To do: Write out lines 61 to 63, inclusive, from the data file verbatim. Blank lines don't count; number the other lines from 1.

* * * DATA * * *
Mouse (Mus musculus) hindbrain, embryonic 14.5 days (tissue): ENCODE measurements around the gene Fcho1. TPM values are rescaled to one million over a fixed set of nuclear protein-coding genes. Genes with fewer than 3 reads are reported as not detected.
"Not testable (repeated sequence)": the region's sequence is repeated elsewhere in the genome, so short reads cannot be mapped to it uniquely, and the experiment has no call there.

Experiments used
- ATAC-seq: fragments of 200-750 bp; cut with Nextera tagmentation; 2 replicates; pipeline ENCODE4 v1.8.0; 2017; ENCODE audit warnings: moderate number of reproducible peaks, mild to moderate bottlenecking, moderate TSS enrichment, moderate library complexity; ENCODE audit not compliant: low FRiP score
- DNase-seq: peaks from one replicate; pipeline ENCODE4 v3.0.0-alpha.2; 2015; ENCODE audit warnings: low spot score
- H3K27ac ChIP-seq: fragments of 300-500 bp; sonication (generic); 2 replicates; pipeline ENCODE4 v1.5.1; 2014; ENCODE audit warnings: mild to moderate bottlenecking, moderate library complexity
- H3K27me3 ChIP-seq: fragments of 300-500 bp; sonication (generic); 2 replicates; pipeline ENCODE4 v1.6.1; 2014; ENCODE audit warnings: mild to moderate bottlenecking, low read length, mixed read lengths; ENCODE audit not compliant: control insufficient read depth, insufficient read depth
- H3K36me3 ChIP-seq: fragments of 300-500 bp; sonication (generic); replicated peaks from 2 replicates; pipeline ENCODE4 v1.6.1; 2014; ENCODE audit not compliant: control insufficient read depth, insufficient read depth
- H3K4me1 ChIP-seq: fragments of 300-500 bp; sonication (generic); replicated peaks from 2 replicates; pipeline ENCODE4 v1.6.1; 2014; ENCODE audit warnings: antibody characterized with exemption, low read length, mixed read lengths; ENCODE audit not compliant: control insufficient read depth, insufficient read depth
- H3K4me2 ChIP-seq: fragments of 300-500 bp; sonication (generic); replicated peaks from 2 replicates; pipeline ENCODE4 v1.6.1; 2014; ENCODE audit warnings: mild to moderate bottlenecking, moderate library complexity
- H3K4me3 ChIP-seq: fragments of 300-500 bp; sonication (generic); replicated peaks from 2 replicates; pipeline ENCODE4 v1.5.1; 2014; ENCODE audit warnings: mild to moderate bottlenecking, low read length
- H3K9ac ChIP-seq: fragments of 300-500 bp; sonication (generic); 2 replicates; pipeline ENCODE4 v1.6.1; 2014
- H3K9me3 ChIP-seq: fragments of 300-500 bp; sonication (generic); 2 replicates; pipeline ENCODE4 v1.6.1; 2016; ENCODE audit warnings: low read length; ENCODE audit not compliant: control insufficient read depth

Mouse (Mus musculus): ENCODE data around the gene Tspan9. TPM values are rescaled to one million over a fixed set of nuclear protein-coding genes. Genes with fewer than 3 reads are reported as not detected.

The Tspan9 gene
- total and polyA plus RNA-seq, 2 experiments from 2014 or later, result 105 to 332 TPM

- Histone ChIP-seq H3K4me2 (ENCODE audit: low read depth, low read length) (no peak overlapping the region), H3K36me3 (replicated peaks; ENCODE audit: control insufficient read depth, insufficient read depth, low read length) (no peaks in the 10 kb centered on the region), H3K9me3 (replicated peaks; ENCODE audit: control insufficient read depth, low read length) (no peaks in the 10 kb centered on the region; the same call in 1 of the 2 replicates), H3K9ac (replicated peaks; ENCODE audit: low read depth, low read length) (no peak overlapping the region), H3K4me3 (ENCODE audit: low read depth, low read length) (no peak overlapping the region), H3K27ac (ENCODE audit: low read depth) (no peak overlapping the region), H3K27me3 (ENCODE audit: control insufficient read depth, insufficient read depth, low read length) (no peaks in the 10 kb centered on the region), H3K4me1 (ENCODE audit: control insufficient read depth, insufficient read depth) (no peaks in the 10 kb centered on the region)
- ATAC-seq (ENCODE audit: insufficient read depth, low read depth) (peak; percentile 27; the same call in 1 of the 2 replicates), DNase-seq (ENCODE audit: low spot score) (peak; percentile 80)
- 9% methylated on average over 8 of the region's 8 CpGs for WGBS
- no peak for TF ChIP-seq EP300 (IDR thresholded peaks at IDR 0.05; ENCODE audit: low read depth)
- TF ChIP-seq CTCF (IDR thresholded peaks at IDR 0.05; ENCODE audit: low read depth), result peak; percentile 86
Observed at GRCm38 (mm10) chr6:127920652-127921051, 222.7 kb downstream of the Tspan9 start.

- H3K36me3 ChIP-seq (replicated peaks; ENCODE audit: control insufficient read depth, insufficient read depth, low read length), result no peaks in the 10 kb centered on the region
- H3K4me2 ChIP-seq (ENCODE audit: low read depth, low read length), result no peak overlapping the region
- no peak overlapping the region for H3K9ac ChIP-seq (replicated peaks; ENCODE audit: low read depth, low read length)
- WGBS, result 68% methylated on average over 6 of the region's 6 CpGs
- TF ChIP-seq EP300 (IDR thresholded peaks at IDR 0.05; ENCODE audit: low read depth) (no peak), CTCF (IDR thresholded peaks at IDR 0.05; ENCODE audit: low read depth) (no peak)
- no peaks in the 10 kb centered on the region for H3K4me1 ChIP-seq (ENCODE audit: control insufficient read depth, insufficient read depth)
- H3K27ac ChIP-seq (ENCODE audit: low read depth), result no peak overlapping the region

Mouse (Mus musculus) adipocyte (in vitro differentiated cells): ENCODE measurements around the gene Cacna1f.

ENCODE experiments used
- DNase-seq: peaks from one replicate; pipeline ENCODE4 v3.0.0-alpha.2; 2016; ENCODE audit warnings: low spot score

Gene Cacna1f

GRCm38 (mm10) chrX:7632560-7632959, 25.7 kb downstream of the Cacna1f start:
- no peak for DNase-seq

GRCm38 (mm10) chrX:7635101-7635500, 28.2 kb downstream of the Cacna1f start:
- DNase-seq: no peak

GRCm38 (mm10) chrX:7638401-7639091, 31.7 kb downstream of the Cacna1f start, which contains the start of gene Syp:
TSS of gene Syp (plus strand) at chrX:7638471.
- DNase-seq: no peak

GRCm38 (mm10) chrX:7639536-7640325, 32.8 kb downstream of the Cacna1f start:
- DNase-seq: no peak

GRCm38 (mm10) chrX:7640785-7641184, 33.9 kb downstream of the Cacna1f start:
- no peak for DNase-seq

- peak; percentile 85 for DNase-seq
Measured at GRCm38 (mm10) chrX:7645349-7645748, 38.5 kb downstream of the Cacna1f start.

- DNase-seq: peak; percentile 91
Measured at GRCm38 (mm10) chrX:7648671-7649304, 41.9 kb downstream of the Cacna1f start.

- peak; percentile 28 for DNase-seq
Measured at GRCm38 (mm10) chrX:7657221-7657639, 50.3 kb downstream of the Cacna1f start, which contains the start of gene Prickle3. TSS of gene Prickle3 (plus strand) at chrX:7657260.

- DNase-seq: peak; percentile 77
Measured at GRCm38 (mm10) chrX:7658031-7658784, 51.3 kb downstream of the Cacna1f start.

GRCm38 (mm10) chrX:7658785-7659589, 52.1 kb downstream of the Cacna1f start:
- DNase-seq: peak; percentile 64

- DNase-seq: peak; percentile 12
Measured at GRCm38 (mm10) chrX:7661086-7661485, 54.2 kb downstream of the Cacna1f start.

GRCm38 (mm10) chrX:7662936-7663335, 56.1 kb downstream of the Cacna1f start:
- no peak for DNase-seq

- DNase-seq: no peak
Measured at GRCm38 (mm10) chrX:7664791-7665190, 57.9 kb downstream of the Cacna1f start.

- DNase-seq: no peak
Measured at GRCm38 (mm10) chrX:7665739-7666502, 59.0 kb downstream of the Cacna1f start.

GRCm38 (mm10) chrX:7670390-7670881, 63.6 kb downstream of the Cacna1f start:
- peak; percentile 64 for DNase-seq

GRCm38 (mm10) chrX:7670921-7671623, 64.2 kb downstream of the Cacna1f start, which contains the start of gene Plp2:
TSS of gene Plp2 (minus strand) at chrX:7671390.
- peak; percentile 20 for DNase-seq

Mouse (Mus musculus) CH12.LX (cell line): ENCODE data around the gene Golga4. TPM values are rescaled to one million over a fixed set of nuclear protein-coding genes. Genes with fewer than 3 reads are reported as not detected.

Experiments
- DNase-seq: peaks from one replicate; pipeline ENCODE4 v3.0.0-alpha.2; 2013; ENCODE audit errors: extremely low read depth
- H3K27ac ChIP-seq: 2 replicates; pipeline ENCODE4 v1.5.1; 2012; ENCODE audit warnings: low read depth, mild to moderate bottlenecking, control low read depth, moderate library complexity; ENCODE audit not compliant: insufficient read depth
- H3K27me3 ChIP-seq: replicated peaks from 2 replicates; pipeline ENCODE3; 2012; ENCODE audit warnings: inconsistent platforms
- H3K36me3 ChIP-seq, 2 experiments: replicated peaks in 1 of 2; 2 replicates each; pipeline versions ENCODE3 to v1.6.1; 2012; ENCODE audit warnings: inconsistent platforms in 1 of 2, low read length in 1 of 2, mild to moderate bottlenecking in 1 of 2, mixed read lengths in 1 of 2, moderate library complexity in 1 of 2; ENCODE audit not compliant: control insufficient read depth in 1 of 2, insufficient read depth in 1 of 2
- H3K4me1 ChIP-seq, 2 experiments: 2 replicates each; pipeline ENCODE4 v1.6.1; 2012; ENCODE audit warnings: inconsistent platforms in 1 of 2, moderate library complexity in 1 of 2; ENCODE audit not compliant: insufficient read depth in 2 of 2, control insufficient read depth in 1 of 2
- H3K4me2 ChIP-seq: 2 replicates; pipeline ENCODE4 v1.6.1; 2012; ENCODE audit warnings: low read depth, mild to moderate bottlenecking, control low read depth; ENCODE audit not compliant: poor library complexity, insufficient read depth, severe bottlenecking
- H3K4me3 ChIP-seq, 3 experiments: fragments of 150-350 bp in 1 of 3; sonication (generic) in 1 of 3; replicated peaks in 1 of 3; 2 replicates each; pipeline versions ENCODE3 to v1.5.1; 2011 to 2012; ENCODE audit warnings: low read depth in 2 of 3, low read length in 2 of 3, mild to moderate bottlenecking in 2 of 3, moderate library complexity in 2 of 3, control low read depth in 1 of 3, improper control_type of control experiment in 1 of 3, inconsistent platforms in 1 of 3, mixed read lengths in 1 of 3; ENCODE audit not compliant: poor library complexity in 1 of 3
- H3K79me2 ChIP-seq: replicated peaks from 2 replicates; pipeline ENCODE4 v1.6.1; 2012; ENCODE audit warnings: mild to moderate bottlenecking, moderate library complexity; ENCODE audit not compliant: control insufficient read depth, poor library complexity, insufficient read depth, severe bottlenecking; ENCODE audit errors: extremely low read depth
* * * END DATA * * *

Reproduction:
- DNase-seq: no peak
Measured at GRCm38 (mm10) chrX:7665739-7666502, 59.0 kb downstream of the Cacna1f start.

GRCm38 (mm10) chrX:7670390-7670881, 63.6 kb downstream of the Cacna1f start: